Pet trusts in Ohio are created to provide for the care of an animal (dog, cat, chinchilla, ferret, any animal) alive during the settlor’s (the creator of the trust) lifetime.
Ohio Revised Code 5804.08 establishes the ground rules for pet trusts in Ohio and states:
(A) A trust may be created to provide for the care of an animal alive during the settlor’s lifetime. The trust terminates upon the death of the animal or, if the trust was created to provide for the care of more than one animal alive during the settlor’s lifetime, upon the death of the last surviving animal.
(B) A person appointed in the terms of a trust or, if no person is so appointed, a person appointed by the court may enforce a trust authorized by this section. A person having an interest in the welfare of an animal that is provided care by a trust authorized by this section may request the court to appoint a person to enforce the trust or to remove a person appointed.
(C) The property of a trust authorized by this section may be applied only to its intended use, except to the extent the court determines that the value of the trust property exceeds the amount required for the intended use. Except as otherwise provided in the terms of the trust, property not required for the intended use must be distributed to the settlor if then living or to the settlor’s successors in interest.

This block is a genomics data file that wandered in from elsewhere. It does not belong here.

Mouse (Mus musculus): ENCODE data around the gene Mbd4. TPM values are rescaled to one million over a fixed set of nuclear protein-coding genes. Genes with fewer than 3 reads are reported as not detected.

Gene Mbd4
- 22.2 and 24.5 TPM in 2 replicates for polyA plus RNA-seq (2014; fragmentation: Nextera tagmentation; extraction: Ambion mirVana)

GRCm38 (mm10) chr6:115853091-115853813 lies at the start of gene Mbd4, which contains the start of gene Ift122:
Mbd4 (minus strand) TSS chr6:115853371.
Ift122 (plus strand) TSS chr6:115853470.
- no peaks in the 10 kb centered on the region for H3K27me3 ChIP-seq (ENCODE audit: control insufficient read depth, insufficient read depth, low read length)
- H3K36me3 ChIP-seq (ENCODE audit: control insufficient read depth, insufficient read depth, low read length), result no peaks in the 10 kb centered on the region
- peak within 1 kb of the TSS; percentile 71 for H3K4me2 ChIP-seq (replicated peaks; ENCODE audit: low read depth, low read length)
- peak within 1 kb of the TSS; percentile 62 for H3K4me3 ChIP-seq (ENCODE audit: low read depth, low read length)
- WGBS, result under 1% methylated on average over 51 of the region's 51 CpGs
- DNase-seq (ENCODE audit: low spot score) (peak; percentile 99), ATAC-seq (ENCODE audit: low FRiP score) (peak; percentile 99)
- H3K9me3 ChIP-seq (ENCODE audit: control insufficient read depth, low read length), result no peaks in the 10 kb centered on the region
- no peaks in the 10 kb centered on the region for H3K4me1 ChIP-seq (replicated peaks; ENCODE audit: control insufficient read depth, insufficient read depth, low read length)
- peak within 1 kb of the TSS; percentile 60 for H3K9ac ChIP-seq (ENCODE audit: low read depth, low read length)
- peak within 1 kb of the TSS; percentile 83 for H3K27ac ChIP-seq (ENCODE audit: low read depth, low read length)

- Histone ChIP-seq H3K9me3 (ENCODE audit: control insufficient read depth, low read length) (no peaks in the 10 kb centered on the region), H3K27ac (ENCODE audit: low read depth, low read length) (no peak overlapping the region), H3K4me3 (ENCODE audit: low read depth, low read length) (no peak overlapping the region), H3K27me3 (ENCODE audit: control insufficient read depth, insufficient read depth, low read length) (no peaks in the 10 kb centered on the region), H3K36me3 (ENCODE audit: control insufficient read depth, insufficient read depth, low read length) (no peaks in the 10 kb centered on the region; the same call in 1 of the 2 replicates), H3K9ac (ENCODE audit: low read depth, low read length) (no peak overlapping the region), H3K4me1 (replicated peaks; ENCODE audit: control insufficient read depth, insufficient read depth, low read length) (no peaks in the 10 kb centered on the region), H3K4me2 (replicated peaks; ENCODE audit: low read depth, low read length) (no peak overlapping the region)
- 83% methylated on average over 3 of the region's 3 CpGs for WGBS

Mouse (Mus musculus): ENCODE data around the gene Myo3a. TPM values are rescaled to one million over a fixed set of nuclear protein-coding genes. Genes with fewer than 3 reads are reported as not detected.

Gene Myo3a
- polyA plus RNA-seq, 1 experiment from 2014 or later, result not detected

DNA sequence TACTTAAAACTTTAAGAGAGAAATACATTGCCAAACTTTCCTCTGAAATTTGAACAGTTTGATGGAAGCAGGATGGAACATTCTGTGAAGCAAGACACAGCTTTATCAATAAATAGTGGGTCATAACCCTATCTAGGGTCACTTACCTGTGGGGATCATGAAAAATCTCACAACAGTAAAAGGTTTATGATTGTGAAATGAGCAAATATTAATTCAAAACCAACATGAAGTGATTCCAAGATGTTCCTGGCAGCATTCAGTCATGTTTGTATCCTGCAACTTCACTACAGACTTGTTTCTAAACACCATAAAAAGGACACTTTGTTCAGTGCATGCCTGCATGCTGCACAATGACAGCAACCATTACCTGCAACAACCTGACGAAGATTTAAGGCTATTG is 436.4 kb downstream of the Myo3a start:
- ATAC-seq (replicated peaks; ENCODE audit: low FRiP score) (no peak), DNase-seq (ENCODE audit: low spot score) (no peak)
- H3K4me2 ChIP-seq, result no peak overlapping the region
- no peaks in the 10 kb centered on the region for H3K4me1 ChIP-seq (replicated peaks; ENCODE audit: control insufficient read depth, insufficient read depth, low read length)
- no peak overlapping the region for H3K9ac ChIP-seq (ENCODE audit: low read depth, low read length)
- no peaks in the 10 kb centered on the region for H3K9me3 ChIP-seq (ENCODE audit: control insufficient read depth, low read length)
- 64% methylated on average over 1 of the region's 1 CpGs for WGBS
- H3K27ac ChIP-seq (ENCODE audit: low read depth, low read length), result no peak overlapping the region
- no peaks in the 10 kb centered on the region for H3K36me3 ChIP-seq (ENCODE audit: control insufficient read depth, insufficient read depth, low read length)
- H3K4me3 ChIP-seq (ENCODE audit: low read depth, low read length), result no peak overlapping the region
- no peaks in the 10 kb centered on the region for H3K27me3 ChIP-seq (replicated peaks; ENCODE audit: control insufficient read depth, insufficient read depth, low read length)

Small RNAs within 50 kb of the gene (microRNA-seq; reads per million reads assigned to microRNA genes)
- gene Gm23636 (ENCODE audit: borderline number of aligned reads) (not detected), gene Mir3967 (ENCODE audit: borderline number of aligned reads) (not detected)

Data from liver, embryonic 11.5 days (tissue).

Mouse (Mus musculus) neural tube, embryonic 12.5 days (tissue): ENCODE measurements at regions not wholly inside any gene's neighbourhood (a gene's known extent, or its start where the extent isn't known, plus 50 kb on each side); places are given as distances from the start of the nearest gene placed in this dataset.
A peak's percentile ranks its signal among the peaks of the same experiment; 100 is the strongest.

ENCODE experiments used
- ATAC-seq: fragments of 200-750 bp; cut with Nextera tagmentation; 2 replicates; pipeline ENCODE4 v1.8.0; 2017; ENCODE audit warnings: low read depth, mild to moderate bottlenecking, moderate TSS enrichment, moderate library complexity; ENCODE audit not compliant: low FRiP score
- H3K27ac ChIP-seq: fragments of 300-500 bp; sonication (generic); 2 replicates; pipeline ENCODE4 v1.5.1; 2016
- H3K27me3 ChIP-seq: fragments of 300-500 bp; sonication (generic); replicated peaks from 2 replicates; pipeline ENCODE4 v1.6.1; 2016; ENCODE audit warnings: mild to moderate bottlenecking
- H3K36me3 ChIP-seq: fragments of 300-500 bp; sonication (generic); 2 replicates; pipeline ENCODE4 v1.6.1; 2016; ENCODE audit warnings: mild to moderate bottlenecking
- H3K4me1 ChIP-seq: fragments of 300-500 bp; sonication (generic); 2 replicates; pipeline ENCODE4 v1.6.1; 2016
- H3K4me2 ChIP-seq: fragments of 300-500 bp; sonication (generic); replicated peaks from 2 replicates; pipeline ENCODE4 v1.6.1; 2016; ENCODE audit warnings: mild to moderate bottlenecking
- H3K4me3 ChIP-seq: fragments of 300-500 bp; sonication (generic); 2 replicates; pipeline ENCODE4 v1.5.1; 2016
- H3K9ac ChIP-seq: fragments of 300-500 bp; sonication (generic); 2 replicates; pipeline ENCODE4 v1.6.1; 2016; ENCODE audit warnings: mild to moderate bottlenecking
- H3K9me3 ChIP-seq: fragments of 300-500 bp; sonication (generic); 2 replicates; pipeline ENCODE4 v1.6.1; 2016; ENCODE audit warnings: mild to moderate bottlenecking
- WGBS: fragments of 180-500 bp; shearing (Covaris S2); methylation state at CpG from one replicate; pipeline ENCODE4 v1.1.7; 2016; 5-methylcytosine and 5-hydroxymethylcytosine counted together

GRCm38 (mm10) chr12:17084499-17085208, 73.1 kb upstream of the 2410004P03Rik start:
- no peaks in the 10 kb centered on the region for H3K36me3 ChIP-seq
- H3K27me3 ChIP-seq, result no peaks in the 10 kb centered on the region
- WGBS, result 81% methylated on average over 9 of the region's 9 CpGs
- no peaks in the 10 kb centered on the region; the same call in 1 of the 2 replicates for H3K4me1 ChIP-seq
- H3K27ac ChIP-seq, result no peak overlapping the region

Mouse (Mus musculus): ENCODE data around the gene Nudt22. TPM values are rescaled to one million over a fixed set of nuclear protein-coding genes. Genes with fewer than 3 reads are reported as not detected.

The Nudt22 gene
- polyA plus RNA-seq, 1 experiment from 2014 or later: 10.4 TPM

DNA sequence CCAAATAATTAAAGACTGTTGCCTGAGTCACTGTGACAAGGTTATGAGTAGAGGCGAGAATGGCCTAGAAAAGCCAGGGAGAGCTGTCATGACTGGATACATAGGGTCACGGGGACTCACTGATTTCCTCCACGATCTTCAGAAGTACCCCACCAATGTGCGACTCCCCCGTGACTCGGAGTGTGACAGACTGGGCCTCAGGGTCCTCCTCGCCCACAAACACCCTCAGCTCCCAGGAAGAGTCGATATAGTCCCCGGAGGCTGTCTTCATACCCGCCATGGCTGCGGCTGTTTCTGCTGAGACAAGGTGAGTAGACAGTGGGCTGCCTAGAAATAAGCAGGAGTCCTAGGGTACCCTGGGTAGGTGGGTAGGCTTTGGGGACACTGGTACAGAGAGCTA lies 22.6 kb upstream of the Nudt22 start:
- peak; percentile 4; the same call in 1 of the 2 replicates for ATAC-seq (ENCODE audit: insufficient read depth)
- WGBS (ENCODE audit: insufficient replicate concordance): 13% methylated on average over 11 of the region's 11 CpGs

How Does An Ohio Pet Trust Work?
An Ohio pet trust is created by a settlor to provide for the care of a particular animal or animals. Once the last surviving animal named in the pet trust dies, the trust terminates.
The pet trust has to be funded, so that there are assets to provide for the continued care of the pet. A trustee must be named in the pet trust. The trustee will administer the trust, but does not necessarily have to be the caregiver of the animal.
What Terms Should Be Included In An Ohio Pet Trust?
An Ohio probate lawyer can help you determine the exact terms that should be included in a pet trust, but generally, you should:
- Name a trustee that you trust to administer the trust.
- Select a caregiver for the pet(s), as well as a backup caregiver. Make sure you discuss with the caregivers that you have designated them as such and make sure they are willing to serve.
- Include detailed instructions for your pet, so that your pet can be cared for in the manner you have cared for your pet.
- Identify any chronic health issues and medications, and identify the veterinarian who cares for your pet.
- State how the funds in the pet trust should be used.
- State what you want to happen to your pet(s) upon death.
- Fund the trust with enough assets to care for your pet for the rest of its projected life.
An Ohio pet trust is one way to make sure that your beloved pet(s) will be taken care of after your passing. You can also include provisions in your will for the disposition and care of your pet after your death.